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Does Participation Make the Architectural Process More Democratic - And Should it Be More Democratic?

Part 2 Dissertation 2011
William Beeston
London Metropolitan University | UK
Participation seems to be adopted for two conflicting uses and outcomes. One, to allow users to be empowered in the design process. The other, involving the user as part of the research process to inform better design in an autocratic methodology. I would suggest that inwardly the designer can see that the latter option would be beneficial, but outwardly it would appear better to adopt the first approach in order to sit better with the idea of democracy. But does it? We don’t allow the people to collectively write the law. We do allow the people to collectively vote for ‘experts’ to preside over the law making process (how ever flawed the voting system may or may not be).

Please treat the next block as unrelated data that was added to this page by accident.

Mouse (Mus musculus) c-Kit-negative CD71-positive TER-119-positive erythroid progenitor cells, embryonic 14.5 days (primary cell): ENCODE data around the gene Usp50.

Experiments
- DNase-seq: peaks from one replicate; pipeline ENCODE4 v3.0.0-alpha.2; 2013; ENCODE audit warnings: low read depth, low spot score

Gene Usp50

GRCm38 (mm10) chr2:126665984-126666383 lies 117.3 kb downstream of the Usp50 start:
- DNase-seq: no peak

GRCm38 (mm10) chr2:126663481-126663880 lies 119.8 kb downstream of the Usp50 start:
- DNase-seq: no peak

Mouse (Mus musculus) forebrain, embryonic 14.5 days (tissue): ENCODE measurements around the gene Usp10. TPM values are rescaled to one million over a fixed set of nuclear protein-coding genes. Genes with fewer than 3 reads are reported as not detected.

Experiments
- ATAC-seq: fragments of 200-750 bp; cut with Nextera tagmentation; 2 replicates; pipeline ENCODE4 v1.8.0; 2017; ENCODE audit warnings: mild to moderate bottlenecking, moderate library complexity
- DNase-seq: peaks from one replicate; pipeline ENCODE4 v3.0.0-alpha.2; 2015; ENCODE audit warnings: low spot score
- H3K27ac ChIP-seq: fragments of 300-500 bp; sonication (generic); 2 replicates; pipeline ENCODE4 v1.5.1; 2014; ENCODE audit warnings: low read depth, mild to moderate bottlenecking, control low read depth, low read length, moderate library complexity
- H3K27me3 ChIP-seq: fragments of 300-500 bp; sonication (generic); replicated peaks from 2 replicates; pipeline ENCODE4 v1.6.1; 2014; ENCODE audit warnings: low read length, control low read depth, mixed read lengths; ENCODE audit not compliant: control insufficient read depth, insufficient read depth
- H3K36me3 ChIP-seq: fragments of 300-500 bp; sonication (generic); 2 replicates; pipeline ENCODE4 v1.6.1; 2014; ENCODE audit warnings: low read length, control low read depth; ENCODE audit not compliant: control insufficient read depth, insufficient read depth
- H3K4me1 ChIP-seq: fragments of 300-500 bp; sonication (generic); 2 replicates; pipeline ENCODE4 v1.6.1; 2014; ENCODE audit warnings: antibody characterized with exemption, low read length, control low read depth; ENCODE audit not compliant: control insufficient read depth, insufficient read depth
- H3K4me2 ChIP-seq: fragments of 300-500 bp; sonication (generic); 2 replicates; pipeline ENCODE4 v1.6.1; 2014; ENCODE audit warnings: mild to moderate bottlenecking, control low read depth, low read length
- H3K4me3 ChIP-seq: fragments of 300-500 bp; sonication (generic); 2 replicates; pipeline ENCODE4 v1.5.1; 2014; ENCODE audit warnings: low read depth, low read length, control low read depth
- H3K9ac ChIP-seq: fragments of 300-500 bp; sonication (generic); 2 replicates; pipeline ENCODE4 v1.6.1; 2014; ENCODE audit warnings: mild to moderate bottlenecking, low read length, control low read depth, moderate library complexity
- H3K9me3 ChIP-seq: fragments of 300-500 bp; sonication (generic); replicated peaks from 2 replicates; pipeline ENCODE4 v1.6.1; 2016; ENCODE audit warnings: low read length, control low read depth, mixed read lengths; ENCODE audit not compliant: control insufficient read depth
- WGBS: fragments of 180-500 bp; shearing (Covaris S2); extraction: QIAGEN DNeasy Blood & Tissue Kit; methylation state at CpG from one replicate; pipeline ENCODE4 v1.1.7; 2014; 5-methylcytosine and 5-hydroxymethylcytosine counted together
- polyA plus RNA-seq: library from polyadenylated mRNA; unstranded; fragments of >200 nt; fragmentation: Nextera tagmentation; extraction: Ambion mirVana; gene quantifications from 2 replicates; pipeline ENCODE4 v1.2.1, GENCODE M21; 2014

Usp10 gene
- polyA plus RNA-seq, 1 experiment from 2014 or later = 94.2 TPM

In my dissertation I explore this subject through research into the history of why the idea of participation in design became necessary, looking at specific examples where ideas have been put into practice, why, how and if they succeeded. I also interview current practitioners who use participation as part of their methodology as well as those who see the growing acceptance of participation in architecture as problematic.

I chose to explore this subject as it does seem to me that there is a disconnect between architecture and the people who will eventually inhabit the buildings and spaces produced. Where in other fields of design the desires ‘user’ are central to the design process. Participation would seem to be the best way to close this gap and yet current practice doesn’t seem to achieve this, with many conflicting ideas about what the actual aim is, meaning that it remains unclear as to whether participation is beneficial to the architectural profession.

William Beeston

Joseph Kohlmaier
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